The College Years

Your editorial staff was (Were? What if the staff numbers exactly one member? Anyway:) recently enmeshed in a discussion regarding the practical job skills with which students graduate colleges and universities. The distinction is made between the two types of institutions because they are worlds apart and unto themselves, a point which became quickly apparent during the above-mentioned enmeshing: colleges are smaller (sometimes miniscule) and keen on well-rounded intellectuals, akin to cultural finishing schools, whereas universities tend toward the large (sometimes gargantuan), and are more interested in productive graduates: those who can do a job.

There are benefits and dangers to each school of thought (specifically, that liberal arts colleges turn out yuppie free-thinkers who can’t actually accomplish much but think, while universities manufacture bland worker bees who don’t know art from an aardvark). Whichever type of education is better depends entirely on the student seeking it, what he wants to do and how he best learns.

The educational component aside, there remains a different, equally important part of a college (or university) education. Academics can be come by at most decent schools. One need not attend M.I.T. to get a good handle on math. What cannot be come by is the cultural finishing referenced previously. The college years are the most formative of any graduate’s life, and the people, places and things with which they are surrounded outside the classroom will have a much greater impact on their mature identities than will whatever coursework in Renaissance masters was available.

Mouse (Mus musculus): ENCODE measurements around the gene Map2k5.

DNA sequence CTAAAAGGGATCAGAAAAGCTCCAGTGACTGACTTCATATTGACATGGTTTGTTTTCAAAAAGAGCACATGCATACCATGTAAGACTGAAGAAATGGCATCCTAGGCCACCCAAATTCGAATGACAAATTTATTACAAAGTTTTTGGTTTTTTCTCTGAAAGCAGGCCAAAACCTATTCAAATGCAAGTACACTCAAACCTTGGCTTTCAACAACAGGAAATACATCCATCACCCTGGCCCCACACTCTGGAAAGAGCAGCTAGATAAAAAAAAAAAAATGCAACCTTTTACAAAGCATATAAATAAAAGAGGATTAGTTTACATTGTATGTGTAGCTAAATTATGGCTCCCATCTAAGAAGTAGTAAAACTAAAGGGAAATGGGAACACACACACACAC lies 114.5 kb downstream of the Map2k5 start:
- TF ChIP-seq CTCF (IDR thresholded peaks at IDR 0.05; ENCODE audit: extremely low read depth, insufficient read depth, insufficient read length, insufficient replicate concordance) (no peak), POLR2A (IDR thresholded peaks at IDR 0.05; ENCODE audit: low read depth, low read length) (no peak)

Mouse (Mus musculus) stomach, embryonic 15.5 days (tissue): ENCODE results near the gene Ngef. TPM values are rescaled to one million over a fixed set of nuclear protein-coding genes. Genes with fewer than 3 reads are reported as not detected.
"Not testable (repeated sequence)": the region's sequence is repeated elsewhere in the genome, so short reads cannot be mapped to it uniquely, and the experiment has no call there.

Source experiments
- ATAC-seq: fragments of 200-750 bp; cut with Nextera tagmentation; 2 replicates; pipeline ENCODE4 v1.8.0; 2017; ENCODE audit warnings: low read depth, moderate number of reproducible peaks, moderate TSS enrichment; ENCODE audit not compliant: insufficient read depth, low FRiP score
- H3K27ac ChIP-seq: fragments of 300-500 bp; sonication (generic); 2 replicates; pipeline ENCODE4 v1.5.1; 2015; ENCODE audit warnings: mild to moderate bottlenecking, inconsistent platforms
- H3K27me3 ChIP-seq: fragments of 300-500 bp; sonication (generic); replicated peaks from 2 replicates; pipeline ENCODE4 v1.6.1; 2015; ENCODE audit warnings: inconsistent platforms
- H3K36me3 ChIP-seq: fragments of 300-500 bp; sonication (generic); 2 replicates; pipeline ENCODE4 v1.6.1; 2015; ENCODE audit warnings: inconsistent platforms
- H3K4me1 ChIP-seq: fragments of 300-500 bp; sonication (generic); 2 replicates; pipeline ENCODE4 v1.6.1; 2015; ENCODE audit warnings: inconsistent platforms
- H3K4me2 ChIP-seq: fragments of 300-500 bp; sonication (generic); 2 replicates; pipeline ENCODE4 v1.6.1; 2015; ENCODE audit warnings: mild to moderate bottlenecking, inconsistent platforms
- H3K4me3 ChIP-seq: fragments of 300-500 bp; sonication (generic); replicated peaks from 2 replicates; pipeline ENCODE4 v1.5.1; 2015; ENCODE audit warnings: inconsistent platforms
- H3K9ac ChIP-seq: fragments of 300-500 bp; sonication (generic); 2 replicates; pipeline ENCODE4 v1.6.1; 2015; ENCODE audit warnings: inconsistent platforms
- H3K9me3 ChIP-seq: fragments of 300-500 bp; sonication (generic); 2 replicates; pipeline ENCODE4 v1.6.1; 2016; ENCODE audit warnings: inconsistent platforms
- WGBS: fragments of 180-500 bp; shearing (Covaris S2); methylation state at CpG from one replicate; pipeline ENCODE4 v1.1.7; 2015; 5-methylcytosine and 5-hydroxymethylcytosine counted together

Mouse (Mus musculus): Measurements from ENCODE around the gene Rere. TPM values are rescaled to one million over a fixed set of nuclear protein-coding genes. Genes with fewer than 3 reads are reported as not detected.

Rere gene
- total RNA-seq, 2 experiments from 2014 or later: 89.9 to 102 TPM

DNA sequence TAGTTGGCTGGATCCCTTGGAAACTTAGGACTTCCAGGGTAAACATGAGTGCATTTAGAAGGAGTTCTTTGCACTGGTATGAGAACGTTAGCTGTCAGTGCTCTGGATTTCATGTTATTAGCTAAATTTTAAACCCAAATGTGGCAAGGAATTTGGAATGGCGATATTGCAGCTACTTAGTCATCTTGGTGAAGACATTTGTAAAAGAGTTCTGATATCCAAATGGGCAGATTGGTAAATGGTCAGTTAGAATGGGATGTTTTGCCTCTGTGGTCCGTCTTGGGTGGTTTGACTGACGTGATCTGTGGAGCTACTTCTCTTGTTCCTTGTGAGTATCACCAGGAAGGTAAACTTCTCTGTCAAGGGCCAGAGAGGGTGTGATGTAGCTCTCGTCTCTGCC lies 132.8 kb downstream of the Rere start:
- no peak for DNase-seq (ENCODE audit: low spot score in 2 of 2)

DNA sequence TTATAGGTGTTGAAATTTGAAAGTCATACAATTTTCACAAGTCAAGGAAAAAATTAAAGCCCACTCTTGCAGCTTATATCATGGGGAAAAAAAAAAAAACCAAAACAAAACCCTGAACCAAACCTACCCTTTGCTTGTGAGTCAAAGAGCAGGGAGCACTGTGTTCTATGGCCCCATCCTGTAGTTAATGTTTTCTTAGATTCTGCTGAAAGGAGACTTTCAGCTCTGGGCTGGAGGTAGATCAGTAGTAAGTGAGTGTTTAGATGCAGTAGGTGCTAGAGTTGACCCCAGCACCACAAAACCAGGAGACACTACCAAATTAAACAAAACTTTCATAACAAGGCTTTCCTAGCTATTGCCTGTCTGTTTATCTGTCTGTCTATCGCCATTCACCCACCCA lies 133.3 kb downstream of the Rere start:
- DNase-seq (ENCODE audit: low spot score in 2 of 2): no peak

And so the two types of education must again be compared: regardless of the type or style of education a student might be best off pursuing, in which type of place will he best grow up? Surrounded by which type of people?

As before, the answer varies by case. What’s good for the goose can poison the gander. Still, it behoves every student, when making applications, to do his best to settle on a place filled with the type of person he wants to be, who is going the places he wants to go. As John Locke wrote: “Education begins the gentleman, but reading and good company and reflection must finish him.” Matt Damon puts it more cynically, but no less accurately, in School Ties:

“The right schools, the right grades, the right friends… these are the keys to the kingdom.”

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